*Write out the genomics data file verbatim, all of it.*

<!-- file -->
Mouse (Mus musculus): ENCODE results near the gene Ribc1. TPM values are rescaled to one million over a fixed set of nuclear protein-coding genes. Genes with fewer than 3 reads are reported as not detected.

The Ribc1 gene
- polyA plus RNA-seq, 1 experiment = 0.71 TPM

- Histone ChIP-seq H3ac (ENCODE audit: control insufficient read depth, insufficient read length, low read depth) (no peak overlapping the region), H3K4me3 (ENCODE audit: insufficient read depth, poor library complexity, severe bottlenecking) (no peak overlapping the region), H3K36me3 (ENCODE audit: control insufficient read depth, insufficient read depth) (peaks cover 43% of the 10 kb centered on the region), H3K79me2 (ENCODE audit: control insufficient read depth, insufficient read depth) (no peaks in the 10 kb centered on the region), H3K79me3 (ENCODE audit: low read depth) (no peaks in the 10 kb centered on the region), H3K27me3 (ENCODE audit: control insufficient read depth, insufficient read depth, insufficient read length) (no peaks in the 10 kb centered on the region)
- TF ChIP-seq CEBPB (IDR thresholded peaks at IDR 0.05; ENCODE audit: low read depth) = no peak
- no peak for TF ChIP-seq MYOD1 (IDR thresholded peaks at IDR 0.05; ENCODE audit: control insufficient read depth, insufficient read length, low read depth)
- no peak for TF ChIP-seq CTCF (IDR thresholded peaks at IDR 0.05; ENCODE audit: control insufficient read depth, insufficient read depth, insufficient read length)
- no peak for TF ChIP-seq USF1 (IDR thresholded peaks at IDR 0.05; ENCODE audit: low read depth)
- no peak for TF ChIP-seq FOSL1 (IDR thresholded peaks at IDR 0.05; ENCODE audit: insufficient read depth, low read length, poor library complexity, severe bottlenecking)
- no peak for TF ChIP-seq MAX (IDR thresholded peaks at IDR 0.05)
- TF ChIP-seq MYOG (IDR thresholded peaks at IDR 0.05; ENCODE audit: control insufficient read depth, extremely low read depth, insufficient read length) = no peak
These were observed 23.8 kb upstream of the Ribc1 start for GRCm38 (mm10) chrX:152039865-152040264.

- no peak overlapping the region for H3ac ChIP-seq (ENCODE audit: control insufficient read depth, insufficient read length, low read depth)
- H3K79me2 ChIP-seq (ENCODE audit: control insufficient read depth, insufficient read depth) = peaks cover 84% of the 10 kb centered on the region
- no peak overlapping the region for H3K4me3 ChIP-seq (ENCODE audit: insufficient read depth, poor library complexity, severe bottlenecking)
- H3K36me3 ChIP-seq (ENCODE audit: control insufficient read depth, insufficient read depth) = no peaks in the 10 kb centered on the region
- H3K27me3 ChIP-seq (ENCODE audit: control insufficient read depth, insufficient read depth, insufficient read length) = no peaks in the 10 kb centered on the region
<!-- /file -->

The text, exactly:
Mouse (Mus musculus): ENCODE results near the gene Ribc1. TPM values are rescaled to one million over a fixed set of nuclear protein-coding genes. Genes with fewer than 3 reads are reported as not detected.

The Ribc1 gene
- polyA plus RNA-seq, 1 experiment = 0.71 TPM

- Histone ChIP-seq H3ac (ENCODE audit: control insufficient read depth, insufficient read length, low read depth) (no peak overlapping the region), H3K4me3 (ENCODE audit: insufficient read depth, poor library complexity, severe bottlenecking) (no peak overlapping the region), H3K36me3 (ENCODE audit: control insufficient read depth, insufficient read depth) (peaks cover 43% of the 10 kb centered on the region), H3K79me2 (ENCODE audit: control insufficient read depth, insufficient read depth) (no peaks in the 10 kb centered on the region), H3K79me3 (ENCODE audit: low read depth) (no peaks in the 10 kb centered on the region), H3K27me3 (ENCODE audit: control insufficient read depth, insufficient read depth, insufficient read length) (no peaks in the 10 kb centered on the region)
- TF ChIP-seq CEBPB (IDR thresholded peaks at IDR 0.05; ENCODE audit: low read depth) = no peak
- no peak for TF ChIP-seq MYOD1 (IDR thresholded peaks at IDR 0.05; ENCODE audit: control insufficient read depth, insufficient read length, low read depth)
- no peak for TF ChIP-seq CTCF (IDR thresholded peaks at IDR 0.05; ENCODE audit: control insufficient read depth, insufficient read depth, insufficient read length)
- no peak for TF ChIP-seq USF1 (IDR thresholded peaks at IDR 0.05; ENCODE audit: low read depth)
- no peak for TF ChIP-seq FOSL1 (IDR thresholded peaks at IDR 0.05; ENCODE audit: insufficient read depth, low read length, poor library complexity, severe bottlenecking)
- no peak for TF ChIP-seq MAX (IDR thresholded peaks at IDR 0.05)
- TF ChIP-seq MYOG (IDR thresholded peaks at IDR 0.05; ENCODE audit: control insufficient read depth, extremely low read depth, insufficient read length) = no peak
These were observed 23.8 kb upstream of the Ribc1 start for GRCm38 (mm10) chrX:152039865-152040264.

- no peak overlapping the region for H3ac ChIP-seq (ENCODE audit: control insufficient read depth, insufficient read length, low read depth)
- H3K79me2 ChIP-seq (ENCODE audit: control insufficient read depth, insufficient read depth) = peaks cover 84% of the 10 kb centered on the region
- no peak overlapping the region for H3K4me3 ChIP-seq (ENCODE audit: insufficient read depth, poor library complexity, severe bottlenecking)
- H3K36me3 ChIP-seq (ENCODE audit: control insufficient read depth, insufficient read depth) = no peaks in the 10 kb centered on the region
- H3K27me3 ChIP-seq (ENCODE audit: control insufficient read depth, insufficient read depth, insufficient read length) = no peaks in the 10 kb centered on the region